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Evil Dead [2013]: Scores High in Violence & Gore, Falls Short in Everything Else

Lacking the freshness, imagination & lasting appeal of Sam Raimi's breakthrough classic, the latest instalment in Evil Dead franchise is completely devoid of genuine shocks & scares, is severely lacking in mood & tension, and relies entirely on its ineffective gore & deafening soundtrack for audience reaction.

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Drenched in gallons of blood & jam-packed with nods to its source of inspiration, this remake, sequel & soft-reboot of The Evil Dead scores high in violence & gore but still falls short of leaving a memorable impression, thanks to its cliche-ridden narrative, uninspiring script, cringeworthy dialogues & cardboard characters.




The story of Evil Dead follows a group of friends who head to a remote cabin in the woods to help one of their own overcome her drug addiction. But their quiet time there soon turns into a nightmare when they discover an ancient book in the cellar and unwittingly release a demonic force that starts taking them one by one.

Co-written & directed by Fede Alvarez in what’s his directorial debut, the movie begins with a prologue that it could have done without. The premise is same as before with a few changes here n there but it still doesn’t make the ride thrilling by any means. It’s never gripping, it’s never scary, and the gore it packs in is never stomach-churning but amusing.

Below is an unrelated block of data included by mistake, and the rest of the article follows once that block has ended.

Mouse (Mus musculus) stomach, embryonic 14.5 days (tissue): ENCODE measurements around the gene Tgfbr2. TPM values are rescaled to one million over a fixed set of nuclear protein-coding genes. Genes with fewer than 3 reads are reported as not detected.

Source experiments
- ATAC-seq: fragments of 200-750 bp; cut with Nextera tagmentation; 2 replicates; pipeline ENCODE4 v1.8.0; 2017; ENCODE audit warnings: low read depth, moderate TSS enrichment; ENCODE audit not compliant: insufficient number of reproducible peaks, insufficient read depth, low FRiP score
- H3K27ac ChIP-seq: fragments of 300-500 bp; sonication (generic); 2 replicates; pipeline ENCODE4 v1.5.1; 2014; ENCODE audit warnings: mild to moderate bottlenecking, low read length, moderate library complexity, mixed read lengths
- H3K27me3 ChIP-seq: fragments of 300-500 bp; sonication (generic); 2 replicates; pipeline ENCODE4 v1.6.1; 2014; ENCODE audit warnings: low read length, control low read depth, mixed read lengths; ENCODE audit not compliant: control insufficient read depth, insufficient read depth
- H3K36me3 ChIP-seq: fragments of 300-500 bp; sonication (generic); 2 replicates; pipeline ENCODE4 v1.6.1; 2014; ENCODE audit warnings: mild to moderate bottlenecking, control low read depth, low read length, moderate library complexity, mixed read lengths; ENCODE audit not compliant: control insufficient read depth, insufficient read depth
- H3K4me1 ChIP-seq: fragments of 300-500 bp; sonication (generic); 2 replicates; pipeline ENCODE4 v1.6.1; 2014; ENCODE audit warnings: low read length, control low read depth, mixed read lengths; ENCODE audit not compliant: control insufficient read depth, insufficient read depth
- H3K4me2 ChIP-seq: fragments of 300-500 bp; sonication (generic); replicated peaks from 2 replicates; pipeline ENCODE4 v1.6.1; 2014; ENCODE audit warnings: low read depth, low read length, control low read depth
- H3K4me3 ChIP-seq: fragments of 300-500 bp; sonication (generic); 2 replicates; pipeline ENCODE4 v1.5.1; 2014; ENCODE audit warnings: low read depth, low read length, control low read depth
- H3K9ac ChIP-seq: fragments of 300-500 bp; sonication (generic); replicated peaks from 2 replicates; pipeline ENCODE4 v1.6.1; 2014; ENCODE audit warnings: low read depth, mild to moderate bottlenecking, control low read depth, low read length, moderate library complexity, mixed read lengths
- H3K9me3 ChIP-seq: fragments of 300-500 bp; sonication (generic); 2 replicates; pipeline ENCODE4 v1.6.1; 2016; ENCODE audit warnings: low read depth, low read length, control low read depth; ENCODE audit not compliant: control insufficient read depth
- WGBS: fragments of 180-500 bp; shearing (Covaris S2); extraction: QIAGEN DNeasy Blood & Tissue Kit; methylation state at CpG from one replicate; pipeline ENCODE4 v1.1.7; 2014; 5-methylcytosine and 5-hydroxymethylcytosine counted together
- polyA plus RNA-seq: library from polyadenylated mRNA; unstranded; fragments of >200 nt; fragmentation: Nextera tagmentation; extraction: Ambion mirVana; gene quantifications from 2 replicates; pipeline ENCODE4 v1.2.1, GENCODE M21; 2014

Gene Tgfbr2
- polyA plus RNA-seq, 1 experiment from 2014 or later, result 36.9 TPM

There’s a fun vibe to it when you approach it as a ludicrous B-movie, plus it revels in excess gore so it may satisfy those who are watching it just for that. Alvarez’s attempts to dial down the farcical humour of the original while upping its gleeful violence never works out, for the result is a film that’s absurdly & unintentionally hilarious.




Production design team gives its familiar setting a modern touch. Camerawork is bland, for the ominous mood & foreboding aura never sets in. Editing is mediocre at best while the shocks are cheap & unearned. Make-up & practical effects are its only highlight, and the absence of CGI is a welcome attribute. Also, the screaming score gets annoying after a while.

Characters are wooden, with no meat on their arcs, and their actions throughout the story is moronic. Maybe it was intentional or maybe it wasn’t but the lack of believable characters and deficiency in other aspects made it impossible to invest in their predicament. Performances aren’t any good either although Jane Levy at least tries to make something of her character.




 

On an overall scale, Evil Dead may surprise fans of the original for better or worse but it lacks the originality, creativity & lasting appeal of the first picture. Devoid of genuine shocks & scares, severely lacking in mood & tension, and relying entirely on its ineffective gore & deafening tracks to get a response, Evil Dead can be fun, enjoyable & entertaining if you accept it as a brainless B-movie. Or maybe not even then.

★★½

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